RC: I start with a board and split it in half. I then re-glue them together side by side. This is called book-matching. This is so the grain of the wood is symmetrical. I do this twice so that I have a front and back panel for the guitar. Knots are a good thing to avoid but they occasionally get worked into the design. You don’t really need that much wood to make a guitar so there’s a lot of flexibility when sourcing wood. The great woodworker James Krenov says he doesn’t use sandpaper. I use a lot of sandpaper.

BLVR: Why don’t you make acoustic guitars?

RC: I think that they would be terrible. And they’re such a different animal entirely. Making an electric guitar, if you have basic woodworking skills, is very easy. Brian May of Queen made his famous ‘Red Special’ guitar from a mantel, I think.

BLVR: You use found materials. How? Why?

RC: I use found wood for my guitars exactly the way I would use newly sawn lumber from a lumberyard but the found stuff is always better because it’s older. All the great hardwood lumber is gone, really. Everything is being cut before it matures. Seasoned lumber takes on moisture more slowly, and soughs off moisture more slowly, which makes it more stable. It’s also better to use wood that’s already lumber rather than cutting down trees. I built a guitar for Bryce Dessner, one that Richard Reed Parry of Arcade Fire stole, that was made from cherrywood and once a shelf in a cabin that the avant-garde composer Harry Partch spent a summer in. Hardwoods like mahogany and cherry are preferred but I’ll try anything.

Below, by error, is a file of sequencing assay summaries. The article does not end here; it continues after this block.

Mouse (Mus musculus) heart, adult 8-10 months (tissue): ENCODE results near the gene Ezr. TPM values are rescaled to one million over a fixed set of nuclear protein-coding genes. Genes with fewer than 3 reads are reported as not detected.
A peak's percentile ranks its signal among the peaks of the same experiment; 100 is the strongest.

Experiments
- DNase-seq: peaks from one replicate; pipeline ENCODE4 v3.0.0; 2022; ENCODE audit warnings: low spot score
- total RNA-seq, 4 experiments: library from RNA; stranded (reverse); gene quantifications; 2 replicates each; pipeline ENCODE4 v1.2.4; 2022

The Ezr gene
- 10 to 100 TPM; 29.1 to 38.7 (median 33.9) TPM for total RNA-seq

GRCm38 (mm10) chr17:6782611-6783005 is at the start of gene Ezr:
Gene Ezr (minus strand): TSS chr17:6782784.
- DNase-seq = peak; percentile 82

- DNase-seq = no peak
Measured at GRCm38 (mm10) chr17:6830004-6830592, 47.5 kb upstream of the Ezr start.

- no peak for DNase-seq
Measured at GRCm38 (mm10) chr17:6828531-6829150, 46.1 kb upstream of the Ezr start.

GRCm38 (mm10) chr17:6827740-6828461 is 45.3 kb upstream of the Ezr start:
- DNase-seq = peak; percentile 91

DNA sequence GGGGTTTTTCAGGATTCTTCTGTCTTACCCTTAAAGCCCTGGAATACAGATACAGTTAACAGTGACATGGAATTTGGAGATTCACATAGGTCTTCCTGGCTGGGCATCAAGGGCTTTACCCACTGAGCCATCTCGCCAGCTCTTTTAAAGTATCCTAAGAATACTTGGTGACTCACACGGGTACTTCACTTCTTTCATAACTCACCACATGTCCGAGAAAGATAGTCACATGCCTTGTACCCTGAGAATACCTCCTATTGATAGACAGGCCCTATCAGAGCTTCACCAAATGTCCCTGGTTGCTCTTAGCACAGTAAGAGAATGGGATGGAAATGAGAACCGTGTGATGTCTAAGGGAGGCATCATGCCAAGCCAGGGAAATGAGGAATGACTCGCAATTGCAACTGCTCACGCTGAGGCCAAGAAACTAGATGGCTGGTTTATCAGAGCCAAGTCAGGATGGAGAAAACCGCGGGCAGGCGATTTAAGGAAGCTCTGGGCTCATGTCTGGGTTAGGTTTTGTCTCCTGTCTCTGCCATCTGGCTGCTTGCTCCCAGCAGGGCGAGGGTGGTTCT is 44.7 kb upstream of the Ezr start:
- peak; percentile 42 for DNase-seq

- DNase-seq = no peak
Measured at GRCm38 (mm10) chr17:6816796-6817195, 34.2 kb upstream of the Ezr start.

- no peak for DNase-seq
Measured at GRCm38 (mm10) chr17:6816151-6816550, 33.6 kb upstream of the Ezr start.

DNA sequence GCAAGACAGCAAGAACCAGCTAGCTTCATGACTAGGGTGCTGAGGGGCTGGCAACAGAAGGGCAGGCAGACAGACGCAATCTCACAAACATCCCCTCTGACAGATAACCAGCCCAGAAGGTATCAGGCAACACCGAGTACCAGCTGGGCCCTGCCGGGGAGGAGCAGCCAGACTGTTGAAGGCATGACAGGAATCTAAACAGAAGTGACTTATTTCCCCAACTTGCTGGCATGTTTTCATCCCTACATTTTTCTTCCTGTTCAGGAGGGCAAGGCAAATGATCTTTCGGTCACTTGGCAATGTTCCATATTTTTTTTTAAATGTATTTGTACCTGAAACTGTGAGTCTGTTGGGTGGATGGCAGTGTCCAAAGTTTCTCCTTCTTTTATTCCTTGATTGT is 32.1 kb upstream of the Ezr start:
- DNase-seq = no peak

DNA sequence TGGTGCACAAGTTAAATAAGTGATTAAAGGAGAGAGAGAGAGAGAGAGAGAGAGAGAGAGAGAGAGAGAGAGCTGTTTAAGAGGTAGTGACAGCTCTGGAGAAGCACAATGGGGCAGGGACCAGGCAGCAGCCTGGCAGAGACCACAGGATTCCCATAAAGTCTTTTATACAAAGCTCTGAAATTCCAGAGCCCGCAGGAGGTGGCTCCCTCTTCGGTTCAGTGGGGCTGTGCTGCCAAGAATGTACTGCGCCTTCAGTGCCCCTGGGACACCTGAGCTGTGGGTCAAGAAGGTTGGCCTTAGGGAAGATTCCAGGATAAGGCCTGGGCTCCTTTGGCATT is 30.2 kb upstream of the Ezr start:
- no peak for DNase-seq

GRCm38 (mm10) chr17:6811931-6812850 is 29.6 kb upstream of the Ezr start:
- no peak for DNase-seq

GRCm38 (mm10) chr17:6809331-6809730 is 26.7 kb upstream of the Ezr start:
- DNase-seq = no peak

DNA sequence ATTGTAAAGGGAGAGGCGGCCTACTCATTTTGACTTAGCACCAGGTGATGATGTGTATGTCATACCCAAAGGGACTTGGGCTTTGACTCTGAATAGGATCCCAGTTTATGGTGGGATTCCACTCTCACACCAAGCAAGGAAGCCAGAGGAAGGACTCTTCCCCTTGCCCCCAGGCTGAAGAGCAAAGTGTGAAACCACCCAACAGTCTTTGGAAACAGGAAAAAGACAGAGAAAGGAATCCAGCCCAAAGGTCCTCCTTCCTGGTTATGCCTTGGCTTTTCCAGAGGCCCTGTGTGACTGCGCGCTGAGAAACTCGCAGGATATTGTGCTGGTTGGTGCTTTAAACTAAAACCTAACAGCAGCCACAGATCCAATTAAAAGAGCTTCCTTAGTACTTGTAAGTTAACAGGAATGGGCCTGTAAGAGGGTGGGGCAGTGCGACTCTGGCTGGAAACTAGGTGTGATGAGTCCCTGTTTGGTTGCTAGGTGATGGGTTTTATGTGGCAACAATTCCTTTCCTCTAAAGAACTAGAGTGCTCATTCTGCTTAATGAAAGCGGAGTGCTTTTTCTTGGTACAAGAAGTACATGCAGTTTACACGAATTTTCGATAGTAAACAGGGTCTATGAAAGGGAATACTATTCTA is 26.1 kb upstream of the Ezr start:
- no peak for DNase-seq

BLVR: Where do you find this stuff?

RC: Dumpsters are great! It’s amazing what gets tossed out. I recently found a 100-year-old mahogany board in a dumpster that would’ve cost about $80 to $100. Salvation army furniture is a great resource, the occasional find in a friend’s garage. When I lived in NYC, cast iron buildings were constantly being gut renovated in and around Soho, and 12-inch-by-12-inch-by-25-foot Civil War-era pine-beams were always poking out of dumpsters. Criminal! But that wood smells incredible when run through a saw! When you’re building electric guitars you don’t have to be too picky.

BLVR: Are there benefits to using these guitars versus using new factory models?

RC: Not really. Just that a handmade guitar is going to have a much different feel that something that came off the assembly line. All my guitars are different so they have that going for them. You can buy new guitars that sound and play great for well under $500. How the economics of this are possible and who’s being victimized in their production is beyond me.